A team from ETH Zurich university in Switzerland is developing what could be the first house in the world to be designed, planned, and built using using mostly digital processes. The project, called DFAB House, will be realized through a combination of 3D printing, robots, and ingenuity.
The three-storey DFAB House, a part of the National Centre of Competence in Research (NCCR) Digital Fabrication Project, will reportedly be built at the Dübendorf NEST campus, a research and innovation campus operated by the EMPA institute for material science and technology and the EAWAG organization for aquatic research.
Infill optimization in 3D printing is something that is constantly being tinkered with by designers, mathematicians and researchers around the world. The reason is ultimately to find ways to produce more with less.
We usually think of cyborgs as part human, part machine, but roboticists don’t limit themselves that way. Researchers have developed a hybrid robot built with body parts from a novel source: sea slugs.
German manufacturing and electronics company Siemens has engine tested its new 3D printed gas turbine blades. The 3D printed components were tested at 13,000 revolutions per minute and temperatures beyond 1,250 degrees Celsius.
Robotics engineers have used 3D printing to create the joints for ‘Bat Bot,’ a futuristic flying robot that mimics the way bats move through the air. The winged creation, otherwise known simply as ‘B2,’ could serve as an aerial service robot.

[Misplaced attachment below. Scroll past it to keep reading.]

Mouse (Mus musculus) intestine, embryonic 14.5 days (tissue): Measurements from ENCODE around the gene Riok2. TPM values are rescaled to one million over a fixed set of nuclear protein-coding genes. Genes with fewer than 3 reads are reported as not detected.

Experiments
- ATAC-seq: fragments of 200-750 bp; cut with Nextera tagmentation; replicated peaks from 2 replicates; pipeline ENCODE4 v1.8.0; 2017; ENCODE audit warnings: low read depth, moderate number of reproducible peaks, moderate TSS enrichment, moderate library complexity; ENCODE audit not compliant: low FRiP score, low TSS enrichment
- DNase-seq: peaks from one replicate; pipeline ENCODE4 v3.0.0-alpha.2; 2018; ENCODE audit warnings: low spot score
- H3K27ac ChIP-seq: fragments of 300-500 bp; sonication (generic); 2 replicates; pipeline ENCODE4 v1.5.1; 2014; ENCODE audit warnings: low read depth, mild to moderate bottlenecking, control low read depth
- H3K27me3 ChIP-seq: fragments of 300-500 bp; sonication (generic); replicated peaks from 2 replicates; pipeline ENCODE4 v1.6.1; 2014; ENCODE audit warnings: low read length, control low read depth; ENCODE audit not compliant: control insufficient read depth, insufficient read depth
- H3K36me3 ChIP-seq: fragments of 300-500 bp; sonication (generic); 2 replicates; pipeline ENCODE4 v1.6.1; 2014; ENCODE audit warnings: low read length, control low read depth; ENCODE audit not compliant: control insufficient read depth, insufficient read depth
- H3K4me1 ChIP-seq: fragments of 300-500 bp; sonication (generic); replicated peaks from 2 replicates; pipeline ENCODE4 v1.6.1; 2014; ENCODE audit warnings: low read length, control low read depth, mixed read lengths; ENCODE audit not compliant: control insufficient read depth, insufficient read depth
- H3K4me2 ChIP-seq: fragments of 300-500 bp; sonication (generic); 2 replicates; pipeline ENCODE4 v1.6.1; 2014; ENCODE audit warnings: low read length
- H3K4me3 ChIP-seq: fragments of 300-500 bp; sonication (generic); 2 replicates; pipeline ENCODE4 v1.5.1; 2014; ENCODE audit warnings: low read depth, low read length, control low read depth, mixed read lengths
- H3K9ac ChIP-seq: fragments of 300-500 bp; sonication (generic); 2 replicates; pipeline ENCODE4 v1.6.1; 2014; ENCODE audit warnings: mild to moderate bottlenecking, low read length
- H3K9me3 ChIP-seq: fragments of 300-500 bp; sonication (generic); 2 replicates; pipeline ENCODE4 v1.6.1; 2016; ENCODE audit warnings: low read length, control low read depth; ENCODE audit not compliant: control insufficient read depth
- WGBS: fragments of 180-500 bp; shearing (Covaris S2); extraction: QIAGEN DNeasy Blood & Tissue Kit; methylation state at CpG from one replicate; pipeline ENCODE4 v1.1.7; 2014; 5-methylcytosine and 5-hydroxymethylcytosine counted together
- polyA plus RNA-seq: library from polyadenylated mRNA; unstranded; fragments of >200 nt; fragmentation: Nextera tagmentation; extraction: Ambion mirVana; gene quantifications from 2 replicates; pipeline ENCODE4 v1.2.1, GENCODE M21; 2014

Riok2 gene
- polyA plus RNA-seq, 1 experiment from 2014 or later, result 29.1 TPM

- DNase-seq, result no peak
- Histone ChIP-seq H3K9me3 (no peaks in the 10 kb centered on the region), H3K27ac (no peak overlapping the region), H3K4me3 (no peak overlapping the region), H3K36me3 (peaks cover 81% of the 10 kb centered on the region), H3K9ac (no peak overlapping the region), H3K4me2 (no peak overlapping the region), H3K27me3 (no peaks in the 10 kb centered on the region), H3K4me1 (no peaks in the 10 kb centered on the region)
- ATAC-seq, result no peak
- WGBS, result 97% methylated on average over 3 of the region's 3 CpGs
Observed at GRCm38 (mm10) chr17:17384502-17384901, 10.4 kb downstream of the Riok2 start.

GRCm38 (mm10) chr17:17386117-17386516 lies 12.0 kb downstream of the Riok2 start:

Cornell researchers have used a 3D printer and four-step soft lithography to create a soft robotic hand that can feel surfaces just like a human. Stretchable optical waveguides act as curvature, elongation, and force sensors in the 3D printed hand.
Touching, feeling, and grasping are things we start doing from the day we are born. That makes them easy to think about in a loose sense, but also difficult to truly put our finger on. How do we experience the sensation of touch? How could we replicate that sensation in a nonhuman entity? Is touch an internal or external sensation? A research team at Cornell University, led by assistant professor of mechanical and aerospace engineering Robert Shepherd, is concerned with these very questions, and has used 3D printing to try and answer them.
While most robots achieve grasping and tactile sensing through motors, Shepherd and co have devised a soft robotic hand, built using 3D printed molds, which uses the external tips of its fingers to gather information while actually “feeling” the sensation internally—much like humans do. Doctoral student Huichan Zhao is lead author of the paper, “Optoelectronically Innervated Soft Prosthetic Hand via Stretchable Optical Waveguides,” which is featured in the debut edition of Science Robotics.
“Most robots today have sensors on the outside of the body that detect things from the surface,” Zhao said. “Our sensors are integrated within the body, so they can actually detect forces being transmitted through the thickness of the robot, a lot like we and all organisms do when we feel pain, for example.”
The researchers created a clever system that is able to feel its surroundings through light. As the soft robotic hand deforms, more light is lost through the core, and that loss of light is detected by a photodiode. The team employed a four-step soft lithography process to produce the core (which light passes through), and the cladding (the outer surface of the waveguide), which also houses an LED and the photodiode.